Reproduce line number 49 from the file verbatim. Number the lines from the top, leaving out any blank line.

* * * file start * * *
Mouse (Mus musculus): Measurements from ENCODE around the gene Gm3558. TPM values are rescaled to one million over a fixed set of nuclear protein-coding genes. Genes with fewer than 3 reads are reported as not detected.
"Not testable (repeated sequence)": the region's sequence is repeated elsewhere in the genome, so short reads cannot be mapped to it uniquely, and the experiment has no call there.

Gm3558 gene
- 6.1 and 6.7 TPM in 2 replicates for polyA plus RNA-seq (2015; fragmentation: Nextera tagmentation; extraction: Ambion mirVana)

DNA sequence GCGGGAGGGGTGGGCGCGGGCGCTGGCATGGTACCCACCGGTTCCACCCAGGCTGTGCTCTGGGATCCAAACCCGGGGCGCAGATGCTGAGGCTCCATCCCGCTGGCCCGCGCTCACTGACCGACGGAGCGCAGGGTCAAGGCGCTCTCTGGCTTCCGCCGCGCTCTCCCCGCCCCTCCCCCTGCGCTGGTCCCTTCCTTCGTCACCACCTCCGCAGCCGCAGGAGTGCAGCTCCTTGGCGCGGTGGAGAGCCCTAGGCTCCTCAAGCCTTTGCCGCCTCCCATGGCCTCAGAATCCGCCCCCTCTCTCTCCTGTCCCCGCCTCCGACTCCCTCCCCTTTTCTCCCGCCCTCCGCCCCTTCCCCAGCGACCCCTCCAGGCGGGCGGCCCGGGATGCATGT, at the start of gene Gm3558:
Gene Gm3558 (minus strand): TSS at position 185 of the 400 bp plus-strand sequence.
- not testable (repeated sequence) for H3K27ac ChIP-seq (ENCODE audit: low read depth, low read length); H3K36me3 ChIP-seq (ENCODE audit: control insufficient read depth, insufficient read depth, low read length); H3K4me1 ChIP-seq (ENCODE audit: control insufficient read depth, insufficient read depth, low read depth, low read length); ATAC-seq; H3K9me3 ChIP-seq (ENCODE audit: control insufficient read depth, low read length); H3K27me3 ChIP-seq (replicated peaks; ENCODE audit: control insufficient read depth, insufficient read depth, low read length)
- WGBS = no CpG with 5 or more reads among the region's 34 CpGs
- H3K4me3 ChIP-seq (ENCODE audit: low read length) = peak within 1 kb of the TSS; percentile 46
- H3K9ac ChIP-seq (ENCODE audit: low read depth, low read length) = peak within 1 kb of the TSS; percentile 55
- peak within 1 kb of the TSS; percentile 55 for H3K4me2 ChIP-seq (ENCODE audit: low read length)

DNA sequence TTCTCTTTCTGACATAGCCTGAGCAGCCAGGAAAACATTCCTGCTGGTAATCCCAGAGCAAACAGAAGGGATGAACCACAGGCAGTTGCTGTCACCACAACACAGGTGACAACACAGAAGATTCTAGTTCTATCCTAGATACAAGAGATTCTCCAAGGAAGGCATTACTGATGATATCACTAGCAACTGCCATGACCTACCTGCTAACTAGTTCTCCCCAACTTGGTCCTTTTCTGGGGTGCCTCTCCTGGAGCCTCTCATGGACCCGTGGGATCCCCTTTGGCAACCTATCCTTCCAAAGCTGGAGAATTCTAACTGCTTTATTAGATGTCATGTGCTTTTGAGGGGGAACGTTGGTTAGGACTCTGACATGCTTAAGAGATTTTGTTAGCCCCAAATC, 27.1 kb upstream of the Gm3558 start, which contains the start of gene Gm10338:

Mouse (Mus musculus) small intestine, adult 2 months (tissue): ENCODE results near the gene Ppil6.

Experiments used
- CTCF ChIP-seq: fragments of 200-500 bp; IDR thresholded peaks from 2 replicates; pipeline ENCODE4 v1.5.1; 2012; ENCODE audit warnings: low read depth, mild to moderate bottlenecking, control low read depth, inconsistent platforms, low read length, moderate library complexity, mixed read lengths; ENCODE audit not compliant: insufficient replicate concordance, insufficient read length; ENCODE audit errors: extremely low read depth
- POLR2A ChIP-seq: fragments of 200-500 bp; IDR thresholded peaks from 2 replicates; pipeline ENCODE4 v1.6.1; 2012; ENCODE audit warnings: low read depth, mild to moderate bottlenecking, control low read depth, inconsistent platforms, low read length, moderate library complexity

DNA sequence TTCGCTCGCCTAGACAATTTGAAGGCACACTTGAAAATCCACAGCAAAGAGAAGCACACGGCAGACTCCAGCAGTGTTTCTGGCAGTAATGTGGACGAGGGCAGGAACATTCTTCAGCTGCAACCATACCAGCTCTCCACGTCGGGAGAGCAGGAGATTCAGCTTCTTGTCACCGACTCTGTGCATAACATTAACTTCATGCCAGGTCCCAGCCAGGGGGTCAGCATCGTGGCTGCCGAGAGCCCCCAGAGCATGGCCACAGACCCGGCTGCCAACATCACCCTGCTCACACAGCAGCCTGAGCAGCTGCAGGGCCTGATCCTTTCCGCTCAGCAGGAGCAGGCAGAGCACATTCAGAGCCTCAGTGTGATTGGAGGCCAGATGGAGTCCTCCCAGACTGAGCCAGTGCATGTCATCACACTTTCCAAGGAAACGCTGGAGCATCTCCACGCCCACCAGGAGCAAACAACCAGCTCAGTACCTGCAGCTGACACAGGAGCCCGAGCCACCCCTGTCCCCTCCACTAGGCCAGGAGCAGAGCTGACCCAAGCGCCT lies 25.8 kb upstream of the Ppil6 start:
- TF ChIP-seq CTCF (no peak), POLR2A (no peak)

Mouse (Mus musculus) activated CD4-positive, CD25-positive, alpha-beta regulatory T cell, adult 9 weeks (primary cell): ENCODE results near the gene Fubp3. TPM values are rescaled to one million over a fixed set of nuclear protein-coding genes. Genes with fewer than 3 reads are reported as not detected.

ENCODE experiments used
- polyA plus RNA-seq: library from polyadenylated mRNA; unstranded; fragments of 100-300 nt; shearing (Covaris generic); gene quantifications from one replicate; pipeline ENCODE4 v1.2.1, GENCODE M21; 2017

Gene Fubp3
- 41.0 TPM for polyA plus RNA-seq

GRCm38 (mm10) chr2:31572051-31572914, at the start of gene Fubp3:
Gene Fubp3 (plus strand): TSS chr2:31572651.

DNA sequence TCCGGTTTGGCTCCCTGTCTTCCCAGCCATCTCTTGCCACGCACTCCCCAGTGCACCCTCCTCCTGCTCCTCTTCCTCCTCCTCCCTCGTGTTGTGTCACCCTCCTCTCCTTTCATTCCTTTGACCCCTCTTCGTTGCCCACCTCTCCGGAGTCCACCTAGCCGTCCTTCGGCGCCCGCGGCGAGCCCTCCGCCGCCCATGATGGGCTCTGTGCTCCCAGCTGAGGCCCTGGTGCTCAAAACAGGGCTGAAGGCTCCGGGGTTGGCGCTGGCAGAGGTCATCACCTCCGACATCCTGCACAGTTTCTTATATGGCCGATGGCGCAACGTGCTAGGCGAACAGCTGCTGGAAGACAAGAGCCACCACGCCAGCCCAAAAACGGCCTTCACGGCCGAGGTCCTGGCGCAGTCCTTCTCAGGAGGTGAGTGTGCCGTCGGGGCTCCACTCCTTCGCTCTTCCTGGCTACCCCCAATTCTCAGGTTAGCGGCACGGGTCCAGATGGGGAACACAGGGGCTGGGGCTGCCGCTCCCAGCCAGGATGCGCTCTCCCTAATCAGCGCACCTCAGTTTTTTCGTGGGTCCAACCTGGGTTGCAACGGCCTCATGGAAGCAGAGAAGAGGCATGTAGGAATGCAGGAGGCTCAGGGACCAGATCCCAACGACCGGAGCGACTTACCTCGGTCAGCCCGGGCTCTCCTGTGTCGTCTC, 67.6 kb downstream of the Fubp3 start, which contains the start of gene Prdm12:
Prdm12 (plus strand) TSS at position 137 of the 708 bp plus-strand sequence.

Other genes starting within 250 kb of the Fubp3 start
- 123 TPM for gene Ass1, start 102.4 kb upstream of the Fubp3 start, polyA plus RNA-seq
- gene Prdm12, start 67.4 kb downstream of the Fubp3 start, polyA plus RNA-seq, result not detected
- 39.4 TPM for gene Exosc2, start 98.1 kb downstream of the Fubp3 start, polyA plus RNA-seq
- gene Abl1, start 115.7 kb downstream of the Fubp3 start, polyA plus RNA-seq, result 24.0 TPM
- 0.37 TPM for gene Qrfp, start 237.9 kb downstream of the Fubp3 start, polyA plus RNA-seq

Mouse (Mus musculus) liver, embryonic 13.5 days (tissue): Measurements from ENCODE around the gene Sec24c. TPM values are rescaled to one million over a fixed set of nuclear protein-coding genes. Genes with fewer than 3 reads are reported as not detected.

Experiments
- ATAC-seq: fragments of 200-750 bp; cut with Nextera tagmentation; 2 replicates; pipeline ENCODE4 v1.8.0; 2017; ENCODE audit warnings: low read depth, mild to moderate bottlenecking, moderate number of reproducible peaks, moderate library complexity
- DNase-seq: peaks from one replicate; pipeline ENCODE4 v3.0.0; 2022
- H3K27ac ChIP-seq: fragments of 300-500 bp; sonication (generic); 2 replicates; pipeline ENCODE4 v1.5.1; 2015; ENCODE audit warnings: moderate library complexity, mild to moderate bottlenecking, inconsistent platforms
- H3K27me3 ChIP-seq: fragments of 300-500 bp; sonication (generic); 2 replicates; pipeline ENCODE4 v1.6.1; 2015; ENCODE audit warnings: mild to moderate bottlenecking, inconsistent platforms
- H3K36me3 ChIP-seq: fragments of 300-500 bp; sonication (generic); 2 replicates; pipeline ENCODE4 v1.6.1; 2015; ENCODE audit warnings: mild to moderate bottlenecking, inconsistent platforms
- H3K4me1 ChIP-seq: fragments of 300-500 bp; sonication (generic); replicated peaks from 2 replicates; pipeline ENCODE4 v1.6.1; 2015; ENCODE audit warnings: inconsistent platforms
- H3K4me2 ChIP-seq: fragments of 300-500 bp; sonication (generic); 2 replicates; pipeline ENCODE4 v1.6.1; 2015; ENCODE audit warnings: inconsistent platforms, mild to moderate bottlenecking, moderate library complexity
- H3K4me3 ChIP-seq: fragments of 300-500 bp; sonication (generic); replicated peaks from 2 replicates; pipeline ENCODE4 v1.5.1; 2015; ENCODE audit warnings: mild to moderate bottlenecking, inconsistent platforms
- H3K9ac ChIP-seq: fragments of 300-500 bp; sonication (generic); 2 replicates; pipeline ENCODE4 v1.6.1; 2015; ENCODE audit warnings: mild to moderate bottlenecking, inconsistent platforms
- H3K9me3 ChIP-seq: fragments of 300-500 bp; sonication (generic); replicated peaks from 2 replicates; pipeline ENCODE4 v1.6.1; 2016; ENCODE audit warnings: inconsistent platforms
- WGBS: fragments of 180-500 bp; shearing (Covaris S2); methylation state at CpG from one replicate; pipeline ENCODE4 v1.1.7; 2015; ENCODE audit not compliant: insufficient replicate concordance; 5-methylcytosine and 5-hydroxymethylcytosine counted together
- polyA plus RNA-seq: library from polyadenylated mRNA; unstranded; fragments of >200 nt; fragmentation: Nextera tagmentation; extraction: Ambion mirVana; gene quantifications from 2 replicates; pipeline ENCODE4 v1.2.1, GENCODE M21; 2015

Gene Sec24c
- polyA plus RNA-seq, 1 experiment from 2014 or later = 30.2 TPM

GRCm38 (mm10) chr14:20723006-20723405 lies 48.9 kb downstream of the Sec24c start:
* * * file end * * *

- polyA plus RNA-seq, 1 experiment from 2014 or later = 30.2 TPM